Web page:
“If every Indian adopts one Green Good Deed per day, a revolutionary change can be brought about in the nation,” Vardhan urged.
Addressing the gathering, Erik Solheim, executive director of United Nations Environment (UNEP) pointed out that in India efforts are needed not only from the government side, but also from the people.
“We need to make environment a citizen’s issue,” Solheim said. The senior UN representative felt that universities should form rules and regulations for students to follow environmental norms. He said that UN leadership will help take Indian practices to the world.
“India has demonstrated the magnitude of what is possible when leaders, individuals and businesses come together to tackle a challenge – even one as great as plastic pollution,” said Solheim.
Solheim is hopeful that humans can reverse the plastic disaster. Released today, a new report from his agency, UN Environment, finds a “surging momentum in global efforts to address plastic pollution.”
The first-of-its-kind accounting finds governments are increasing the pace of implementation and the scope of action to curb the use of single-use plastics.
“Single-use Plastics: A roadmap for Sustainability,” is a global outlook, developed in cooperation with the Indian Government and the Ministry of Environment, Forest and Climate Change. It presents case studies from more than 60 countries.
Among the recommendations are specific actions policy makers can take to improve waste management, promote eco-friendly alternatives, educate consumers, enable voluntary reduction strategies and successfully implement bans or levies on the use and sale of single-use plastics.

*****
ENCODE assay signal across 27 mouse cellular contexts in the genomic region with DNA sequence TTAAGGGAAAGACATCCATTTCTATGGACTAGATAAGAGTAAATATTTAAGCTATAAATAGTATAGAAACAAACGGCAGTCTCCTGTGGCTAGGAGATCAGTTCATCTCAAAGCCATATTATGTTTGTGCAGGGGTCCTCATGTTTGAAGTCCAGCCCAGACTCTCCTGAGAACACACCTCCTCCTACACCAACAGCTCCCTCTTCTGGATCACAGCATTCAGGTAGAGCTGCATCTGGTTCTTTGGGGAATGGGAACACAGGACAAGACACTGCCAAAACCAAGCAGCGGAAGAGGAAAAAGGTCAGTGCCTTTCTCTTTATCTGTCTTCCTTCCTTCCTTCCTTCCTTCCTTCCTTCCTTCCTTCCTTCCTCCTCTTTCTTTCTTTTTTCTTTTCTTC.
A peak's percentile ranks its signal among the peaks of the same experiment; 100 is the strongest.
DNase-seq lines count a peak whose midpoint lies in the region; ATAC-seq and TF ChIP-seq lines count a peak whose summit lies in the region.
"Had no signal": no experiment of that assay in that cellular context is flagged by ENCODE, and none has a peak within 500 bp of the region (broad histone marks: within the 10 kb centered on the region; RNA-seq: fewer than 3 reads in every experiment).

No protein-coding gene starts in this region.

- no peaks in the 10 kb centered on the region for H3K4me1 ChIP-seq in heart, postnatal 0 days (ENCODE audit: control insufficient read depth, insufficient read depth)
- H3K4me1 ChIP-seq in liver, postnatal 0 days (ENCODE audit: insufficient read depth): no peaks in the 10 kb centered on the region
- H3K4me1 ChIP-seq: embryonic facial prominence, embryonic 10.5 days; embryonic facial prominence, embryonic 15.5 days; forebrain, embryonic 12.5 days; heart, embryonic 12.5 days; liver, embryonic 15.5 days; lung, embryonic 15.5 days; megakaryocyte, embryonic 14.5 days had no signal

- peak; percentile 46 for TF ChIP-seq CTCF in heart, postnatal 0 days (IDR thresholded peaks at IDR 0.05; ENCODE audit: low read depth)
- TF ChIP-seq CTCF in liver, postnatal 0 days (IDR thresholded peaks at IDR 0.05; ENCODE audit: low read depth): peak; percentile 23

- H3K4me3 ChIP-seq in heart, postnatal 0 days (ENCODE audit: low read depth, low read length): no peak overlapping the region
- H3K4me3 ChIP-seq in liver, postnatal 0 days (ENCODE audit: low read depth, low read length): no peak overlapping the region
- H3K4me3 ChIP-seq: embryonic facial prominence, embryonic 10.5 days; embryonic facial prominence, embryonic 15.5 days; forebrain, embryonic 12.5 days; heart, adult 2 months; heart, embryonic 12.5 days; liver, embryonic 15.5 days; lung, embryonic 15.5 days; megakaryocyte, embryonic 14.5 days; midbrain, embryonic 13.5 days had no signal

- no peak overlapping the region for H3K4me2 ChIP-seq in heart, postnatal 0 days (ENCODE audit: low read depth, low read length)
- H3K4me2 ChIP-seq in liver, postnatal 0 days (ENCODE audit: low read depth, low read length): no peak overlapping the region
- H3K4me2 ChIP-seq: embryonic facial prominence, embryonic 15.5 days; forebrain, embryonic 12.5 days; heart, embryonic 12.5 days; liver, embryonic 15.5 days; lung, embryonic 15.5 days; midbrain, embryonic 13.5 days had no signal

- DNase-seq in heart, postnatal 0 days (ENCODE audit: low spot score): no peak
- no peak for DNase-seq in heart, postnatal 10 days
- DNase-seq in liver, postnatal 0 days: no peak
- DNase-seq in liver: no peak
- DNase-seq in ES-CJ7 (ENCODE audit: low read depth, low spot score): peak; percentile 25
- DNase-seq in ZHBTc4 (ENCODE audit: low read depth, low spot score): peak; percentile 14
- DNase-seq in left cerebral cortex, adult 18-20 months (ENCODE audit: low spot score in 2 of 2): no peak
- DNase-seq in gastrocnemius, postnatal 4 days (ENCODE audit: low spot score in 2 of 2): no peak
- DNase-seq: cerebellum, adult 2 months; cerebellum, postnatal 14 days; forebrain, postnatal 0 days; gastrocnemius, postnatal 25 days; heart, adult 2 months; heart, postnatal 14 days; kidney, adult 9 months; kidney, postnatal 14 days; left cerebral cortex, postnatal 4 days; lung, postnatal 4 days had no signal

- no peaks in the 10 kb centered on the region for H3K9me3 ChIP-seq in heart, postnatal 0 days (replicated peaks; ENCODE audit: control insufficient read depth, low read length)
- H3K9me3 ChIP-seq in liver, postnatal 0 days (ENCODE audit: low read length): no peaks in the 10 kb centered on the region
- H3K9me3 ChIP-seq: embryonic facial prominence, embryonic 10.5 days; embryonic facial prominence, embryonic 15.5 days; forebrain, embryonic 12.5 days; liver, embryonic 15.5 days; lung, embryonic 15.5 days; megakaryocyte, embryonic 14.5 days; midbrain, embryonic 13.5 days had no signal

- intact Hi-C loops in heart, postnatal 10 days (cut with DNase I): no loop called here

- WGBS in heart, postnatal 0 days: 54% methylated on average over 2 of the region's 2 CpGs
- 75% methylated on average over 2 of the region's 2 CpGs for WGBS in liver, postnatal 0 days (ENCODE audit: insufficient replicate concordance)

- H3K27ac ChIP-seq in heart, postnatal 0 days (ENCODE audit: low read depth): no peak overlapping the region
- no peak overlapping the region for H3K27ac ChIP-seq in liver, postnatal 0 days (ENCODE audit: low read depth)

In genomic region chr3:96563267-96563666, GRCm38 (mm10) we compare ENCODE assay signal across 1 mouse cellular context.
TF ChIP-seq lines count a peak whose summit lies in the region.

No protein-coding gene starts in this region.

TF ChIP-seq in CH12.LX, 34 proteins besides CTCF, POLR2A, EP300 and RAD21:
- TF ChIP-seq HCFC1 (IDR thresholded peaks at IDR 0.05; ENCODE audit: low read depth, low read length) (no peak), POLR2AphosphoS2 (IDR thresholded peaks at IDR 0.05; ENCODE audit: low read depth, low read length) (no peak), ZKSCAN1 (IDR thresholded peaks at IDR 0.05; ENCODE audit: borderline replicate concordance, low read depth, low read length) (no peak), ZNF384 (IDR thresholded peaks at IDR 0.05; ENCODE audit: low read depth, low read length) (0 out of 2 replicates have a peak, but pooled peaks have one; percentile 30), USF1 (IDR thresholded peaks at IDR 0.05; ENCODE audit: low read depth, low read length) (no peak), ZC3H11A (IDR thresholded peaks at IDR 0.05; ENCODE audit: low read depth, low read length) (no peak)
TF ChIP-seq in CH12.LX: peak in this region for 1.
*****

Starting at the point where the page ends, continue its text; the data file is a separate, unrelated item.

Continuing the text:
The report was launched in New Delhi today by Prime Minister Modi and Solheim on the occasion of World Environment Day.
“The assessment shows that action can be painless and profitable, with huge gains for people and the planet that help avert the costly downstream costs of pollution,” said Solheim. In the report’s foreword he writes, “Plastic isn’t the problem. It’s what we do with it.”
Latin American countries are abandoning plastic bags as their contribution to clearing single-use plastics from the environment.
On May 30, Chile became the first South American country to approve a nationwide ban on single-use plastic bags.
In 2017, under the presidency of Michelle Bachelet, the country banned the use of plastic bags in 100 coastal communities. But the government of current President Sebastián Piñera decided to take things one step further, proposing to the Congress to extend the measure nationwide.
The ban will come into force in one year’s time for major retailers and in two years’ time for smaller businesses.
“Today we are more prepared to leave a better planet to our children, grandchildren and the generations to come,” said Piñera.
Several other countries and cities in Latin America and the Caribbean are using taxes, bans, and technological innovation to restrict the production and consumption of plastic bags and reduce their harmful impact on oceans and marine species.
The region’s three biggest cities – Mexico City, São Paulo, Brazil and Buenos Aires, Argentina – have also joined the fight against plastic bags. In August 2009, the Mexico City city government reformed the Solid Waste Law and prohibited stores from dispensing bags free of charge.
Buenos Aires went a step further. Starting from January 1, 2017, all of the city’s supermarkets were prohibited from using or selling disposable plastic shopping bags. Before the law, 500 million plastic bags a year were used in the city.
In São Paulo, the government approved a law prohibiting the free distribution of plastic bags in shops in 2011. But the measure was suspended for years due to legal claims, until its implementation was endorsed by the Brazilian justice system in 2015.
According to data from the City Council of São Paulo, the consumption of disposable bags was reduced by up to 70 percent during the first year the law was implemented.
The UN estimates that the world consumes each year up to five trillion plastic bags, mostly made of polyethylene, a low-cost polymer derived from petroleum, which takes at least 500 years to degrade.